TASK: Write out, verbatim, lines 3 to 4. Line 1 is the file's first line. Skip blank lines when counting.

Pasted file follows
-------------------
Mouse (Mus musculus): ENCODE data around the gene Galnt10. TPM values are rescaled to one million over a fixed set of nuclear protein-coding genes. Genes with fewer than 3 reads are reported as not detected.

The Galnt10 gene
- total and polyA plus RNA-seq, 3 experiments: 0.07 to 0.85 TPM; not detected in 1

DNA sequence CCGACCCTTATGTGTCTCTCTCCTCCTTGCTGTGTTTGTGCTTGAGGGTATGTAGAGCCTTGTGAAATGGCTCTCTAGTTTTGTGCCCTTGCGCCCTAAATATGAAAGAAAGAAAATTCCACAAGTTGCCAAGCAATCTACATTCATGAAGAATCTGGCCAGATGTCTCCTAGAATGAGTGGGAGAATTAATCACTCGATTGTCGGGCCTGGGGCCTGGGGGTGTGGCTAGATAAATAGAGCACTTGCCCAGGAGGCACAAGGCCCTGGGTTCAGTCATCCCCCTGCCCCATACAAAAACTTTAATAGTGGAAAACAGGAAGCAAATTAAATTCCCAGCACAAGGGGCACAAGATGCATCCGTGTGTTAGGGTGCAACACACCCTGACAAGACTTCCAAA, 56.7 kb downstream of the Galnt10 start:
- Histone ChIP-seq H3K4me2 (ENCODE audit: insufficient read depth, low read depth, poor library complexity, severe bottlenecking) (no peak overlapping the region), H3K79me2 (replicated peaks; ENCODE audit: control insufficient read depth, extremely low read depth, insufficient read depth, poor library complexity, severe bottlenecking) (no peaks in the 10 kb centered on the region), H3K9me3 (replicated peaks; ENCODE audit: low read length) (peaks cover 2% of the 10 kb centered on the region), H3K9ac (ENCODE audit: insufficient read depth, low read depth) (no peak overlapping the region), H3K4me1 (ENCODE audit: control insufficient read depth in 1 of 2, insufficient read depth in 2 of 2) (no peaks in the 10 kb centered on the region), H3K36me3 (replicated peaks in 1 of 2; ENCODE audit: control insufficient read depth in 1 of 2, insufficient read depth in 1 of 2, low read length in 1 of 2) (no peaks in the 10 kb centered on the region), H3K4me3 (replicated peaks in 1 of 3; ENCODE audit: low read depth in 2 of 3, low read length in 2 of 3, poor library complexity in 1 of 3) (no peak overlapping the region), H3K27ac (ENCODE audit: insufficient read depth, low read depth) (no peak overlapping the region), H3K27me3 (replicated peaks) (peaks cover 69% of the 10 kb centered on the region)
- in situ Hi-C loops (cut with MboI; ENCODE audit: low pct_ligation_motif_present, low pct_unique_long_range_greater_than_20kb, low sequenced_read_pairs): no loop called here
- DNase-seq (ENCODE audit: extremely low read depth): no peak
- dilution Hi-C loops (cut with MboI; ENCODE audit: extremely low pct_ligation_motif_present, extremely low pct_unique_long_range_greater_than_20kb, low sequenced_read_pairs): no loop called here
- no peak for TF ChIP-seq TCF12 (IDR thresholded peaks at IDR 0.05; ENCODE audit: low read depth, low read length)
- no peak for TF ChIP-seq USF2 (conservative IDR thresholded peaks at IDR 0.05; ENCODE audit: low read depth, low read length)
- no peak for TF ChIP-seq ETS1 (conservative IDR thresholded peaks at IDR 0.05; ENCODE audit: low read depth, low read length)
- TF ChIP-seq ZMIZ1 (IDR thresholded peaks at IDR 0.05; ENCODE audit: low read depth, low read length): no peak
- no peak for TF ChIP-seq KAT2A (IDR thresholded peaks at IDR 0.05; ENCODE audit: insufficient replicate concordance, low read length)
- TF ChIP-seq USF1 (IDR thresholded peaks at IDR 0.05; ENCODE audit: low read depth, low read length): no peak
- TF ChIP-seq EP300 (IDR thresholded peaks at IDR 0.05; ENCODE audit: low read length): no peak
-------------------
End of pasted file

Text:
- total and polyA plus RNA-seq, 3 experiments: 0.07 to 0.85 TPM; not detected in 1

DNA sequence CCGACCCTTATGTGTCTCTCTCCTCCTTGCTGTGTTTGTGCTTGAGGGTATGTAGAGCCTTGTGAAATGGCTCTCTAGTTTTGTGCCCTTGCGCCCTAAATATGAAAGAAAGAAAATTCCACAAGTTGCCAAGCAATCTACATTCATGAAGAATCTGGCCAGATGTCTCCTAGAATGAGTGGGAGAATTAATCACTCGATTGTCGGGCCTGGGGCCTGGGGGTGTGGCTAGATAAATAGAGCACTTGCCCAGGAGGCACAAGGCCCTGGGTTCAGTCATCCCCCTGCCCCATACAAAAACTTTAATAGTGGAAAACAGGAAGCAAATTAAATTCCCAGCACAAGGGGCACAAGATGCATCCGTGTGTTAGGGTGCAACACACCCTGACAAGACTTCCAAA, 56.7 kb downstream of the Galnt10 start: